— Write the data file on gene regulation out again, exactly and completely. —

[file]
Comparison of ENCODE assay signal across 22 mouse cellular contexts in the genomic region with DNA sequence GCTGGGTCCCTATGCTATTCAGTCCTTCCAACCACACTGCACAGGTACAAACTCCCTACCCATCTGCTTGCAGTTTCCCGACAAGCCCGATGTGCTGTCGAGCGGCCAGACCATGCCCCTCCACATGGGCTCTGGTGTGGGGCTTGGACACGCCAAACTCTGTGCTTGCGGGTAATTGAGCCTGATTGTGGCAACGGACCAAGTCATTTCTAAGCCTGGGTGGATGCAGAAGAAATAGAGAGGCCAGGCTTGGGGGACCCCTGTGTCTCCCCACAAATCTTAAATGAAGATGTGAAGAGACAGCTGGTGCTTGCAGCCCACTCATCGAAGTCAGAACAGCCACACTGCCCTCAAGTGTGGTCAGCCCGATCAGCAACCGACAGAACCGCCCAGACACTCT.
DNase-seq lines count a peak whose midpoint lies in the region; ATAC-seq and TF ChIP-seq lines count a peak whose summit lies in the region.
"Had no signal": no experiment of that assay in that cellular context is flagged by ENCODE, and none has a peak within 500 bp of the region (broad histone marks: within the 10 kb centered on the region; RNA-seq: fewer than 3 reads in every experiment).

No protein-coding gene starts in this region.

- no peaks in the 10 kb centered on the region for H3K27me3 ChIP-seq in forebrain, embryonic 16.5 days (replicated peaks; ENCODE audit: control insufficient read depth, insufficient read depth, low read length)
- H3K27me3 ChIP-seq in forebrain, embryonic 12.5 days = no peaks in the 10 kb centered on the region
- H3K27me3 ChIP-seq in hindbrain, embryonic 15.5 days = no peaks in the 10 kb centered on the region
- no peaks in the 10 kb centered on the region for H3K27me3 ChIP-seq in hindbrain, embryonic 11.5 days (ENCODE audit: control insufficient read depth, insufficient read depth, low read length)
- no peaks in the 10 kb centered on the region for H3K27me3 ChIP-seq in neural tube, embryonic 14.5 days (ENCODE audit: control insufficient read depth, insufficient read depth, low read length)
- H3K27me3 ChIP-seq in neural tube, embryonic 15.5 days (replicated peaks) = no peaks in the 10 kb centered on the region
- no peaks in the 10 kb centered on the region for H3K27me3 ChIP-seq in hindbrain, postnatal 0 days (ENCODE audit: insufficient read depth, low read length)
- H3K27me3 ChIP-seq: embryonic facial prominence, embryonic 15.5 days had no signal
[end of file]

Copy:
Comparison of ENCODE assay signal across 22 mouse cellular contexts in the genomic region with DNA sequence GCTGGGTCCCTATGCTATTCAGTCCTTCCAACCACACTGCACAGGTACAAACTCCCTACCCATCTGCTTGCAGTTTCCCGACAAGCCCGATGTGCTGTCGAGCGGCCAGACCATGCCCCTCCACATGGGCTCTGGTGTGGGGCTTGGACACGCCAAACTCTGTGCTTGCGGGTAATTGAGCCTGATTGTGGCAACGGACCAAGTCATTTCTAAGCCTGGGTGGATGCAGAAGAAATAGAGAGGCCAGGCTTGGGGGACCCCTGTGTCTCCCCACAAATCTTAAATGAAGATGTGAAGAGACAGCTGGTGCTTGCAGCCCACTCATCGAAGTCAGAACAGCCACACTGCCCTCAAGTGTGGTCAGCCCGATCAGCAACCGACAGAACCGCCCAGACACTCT.
DNase-seq lines count a peak whose midpoint lies in the region; ATAC-seq and TF ChIP-seq lines count a peak whose summit lies in the region.
"Had no signal": no experiment of that assay in that cellular context is flagged by ENCODE, and none has a peak within 500 bp of the region (broad histone marks: within the 10 kb centered on the region; RNA-seq: fewer than 3 reads in every experiment).

No protein-coding gene starts in this region.

- no peaks in the 10 kb centered on the region for H3K27me3 ChIP-seq in forebrain, embryonic 16.5 days (replicated peaks; ENCODE audit: control insufficient read depth, insufficient read depth, low read length)
- H3K27me3 ChIP-seq in forebrain, embryonic 12.5 days = no peaks in the 10 kb centered on the region
- H3K27me3 ChIP-seq in hindbrain, embryonic 15.5 days = no peaks in the 10 kb centered on the region
- no peaks in the 10 kb centered on the region for H3K27me3 ChIP-seq in hindbrain, embryonic 11.5 days (ENCODE audit: control insufficient read depth, insufficient read depth, low read length)
- no peaks in the 10 kb centered on the region for H3K27me3 ChIP-seq in neural tube, embryonic 14.5 days (ENCODE audit: control insufficient read depth, insufficient read depth, low read length)
- H3K27me3 ChIP-seq in neural tube, embryonic 15.5 days (replicated peaks) = no peaks in the 10 kb centered on the region
- no peaks in the 10 kb centered on the region for H3K27me3 ChIP-seq in hindbrain, postnatal 0 days (ENCODE audit: insufficient read depth, low read length)
- H3K27me3 ChIP-seq: embryonic facial prominence, embryonic 15.5 days had no signal